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Huntsman Cancer Institute to study how best to reach patients who could use genetic counseling

By Wendy Leonard, KSL | Posted - Nov 10th, 2018 @ 10:12pm

SALT LAKE CITY — A team of researchers at Huntsman Cancer Institute was recently awarded a $5 million grant to study genetic counseling, genetic communication and genetic services to patients.

They will look at how best to find patients who might benefit from counseling, using electronic health records from 48 primary care clinics in two health care systems.

Patients who meet certain criteria will either be notified they are eligible for an appointment with a genetic counselor, or, they will be given educational resources and can ask about it on their own.

Researchers will compare the two models of delivering genetic services to determine which is most efficient, according to the cancer hospital.

"What we are doing is using the information that's already in the electronic health record to identify people who have not had cancer but who might have familial risk, particularly for breast and colorectal cancer," said Kimberly Kaphingst, a lead researcher and a professor of communication at the University of Utah.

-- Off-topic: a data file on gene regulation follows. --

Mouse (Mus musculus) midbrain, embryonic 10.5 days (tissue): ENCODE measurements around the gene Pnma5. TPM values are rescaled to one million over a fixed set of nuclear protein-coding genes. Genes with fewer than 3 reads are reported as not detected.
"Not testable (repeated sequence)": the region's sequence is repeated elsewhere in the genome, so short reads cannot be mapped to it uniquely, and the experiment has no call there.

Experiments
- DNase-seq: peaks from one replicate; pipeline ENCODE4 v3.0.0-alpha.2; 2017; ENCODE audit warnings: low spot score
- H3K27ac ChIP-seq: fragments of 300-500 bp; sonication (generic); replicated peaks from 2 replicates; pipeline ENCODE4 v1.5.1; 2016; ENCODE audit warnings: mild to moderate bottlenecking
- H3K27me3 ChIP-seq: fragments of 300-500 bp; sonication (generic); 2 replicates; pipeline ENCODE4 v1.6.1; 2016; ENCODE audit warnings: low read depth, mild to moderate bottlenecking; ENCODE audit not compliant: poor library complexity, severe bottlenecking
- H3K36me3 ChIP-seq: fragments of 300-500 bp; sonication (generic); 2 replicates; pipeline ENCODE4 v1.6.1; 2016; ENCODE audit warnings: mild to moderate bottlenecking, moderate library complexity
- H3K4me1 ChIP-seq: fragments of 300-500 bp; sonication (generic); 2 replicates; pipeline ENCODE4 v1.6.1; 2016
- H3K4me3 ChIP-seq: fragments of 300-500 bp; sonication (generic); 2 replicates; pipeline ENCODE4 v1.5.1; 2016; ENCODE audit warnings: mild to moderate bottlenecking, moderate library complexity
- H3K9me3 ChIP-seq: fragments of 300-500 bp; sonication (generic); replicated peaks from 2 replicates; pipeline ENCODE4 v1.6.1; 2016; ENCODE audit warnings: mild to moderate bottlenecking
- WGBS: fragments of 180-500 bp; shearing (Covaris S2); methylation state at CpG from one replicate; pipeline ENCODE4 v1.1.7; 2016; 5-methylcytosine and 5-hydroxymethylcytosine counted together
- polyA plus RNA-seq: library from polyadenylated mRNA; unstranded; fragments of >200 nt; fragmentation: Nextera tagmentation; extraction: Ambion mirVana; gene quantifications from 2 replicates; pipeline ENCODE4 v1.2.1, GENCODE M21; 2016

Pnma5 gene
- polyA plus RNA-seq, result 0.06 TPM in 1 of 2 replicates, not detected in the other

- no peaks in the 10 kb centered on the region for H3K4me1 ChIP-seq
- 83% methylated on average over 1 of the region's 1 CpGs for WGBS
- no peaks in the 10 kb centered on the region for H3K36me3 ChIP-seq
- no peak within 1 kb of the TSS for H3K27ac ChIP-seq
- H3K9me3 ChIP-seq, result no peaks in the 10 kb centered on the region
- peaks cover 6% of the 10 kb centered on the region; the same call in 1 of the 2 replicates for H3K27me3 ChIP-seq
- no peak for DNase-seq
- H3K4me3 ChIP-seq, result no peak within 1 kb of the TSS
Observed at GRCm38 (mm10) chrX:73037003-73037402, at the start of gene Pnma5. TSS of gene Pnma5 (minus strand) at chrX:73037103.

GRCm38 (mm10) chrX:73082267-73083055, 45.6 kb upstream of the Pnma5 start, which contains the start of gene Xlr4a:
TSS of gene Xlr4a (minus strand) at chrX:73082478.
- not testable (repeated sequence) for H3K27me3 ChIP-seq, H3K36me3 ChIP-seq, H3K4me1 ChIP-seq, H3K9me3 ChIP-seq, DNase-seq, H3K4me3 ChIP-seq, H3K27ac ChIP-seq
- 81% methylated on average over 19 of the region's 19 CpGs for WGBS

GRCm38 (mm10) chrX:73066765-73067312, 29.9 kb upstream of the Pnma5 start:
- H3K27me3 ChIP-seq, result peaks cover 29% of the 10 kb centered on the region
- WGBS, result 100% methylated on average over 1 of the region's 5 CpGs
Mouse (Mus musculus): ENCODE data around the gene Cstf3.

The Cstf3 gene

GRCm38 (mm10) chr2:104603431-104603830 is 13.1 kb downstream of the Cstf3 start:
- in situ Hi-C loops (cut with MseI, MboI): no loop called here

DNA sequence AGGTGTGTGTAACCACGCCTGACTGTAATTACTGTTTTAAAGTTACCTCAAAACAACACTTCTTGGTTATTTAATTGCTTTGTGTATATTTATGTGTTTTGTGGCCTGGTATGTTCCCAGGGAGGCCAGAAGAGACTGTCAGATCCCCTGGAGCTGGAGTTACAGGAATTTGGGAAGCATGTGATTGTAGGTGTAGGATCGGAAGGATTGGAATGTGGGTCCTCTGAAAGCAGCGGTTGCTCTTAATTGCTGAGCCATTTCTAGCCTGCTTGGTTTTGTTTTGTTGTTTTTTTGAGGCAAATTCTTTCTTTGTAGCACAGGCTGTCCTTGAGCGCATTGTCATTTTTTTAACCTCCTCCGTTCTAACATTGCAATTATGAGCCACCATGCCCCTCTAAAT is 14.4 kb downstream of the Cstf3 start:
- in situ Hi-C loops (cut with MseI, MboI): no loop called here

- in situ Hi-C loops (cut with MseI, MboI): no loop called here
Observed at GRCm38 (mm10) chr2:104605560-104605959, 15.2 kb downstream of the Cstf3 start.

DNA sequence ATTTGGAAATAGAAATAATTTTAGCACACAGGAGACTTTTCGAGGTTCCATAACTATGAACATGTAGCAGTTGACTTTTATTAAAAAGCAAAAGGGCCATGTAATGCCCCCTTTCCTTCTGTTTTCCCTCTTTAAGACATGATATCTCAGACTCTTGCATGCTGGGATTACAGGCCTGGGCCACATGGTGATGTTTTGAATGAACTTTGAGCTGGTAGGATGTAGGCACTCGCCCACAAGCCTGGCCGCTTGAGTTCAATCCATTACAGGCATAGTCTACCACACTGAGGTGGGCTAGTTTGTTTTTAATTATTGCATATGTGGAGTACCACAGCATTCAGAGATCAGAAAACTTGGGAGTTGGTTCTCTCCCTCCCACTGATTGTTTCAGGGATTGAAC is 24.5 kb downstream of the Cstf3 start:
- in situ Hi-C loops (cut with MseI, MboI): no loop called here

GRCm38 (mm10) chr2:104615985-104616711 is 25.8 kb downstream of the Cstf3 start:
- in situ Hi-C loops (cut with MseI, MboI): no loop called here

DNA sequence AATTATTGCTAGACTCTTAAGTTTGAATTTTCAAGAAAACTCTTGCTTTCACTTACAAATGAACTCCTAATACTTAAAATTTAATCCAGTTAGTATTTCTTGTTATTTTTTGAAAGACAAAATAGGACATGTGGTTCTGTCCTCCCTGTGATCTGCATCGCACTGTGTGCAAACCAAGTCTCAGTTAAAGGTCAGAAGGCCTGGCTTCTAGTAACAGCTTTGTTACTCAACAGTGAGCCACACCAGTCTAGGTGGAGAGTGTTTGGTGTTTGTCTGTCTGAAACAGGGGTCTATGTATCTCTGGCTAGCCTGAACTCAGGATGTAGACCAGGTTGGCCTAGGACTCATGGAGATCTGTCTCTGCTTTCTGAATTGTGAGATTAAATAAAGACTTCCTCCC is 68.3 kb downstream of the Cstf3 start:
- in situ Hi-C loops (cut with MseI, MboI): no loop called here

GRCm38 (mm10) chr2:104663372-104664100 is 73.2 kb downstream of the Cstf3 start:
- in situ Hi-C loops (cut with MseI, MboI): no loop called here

Huntsman researchers will partner with scientists at New York University, which has access to a diverse patient population within its primary care system. The two systems will look closely at minority ethnic and racial groups, as well as people living in rural areas to find the best way to approach them about genetic counseling.

Access, researchers believe, continues to be a barrier for such groups. Though, there is "growing interest in genetic testing and learning about one's genetic makeup," said Wendy Kohlmann, a genetic counselor at Huntsman Cancer Institute and adjunct assistant professor in population health sciences, who is participating in the study.

The number of companies marketing genetic testing for ancestry and other purposes substantiates that interest.

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"This project will provide a pathway for patients who are interested in learning more about the genetic factors that may affect their cancer risk and to access that information with the support of genetic counselors and physicians in their health care system," Kohlmann said.

The study is funded by the National Cancer Institute's Cancer Moonshot, which was created in 2016 by then vice president Joe Biden. It aims to accelerate cancer research and increase access to treatment.

The $5 million will be awarded to the study over five years.

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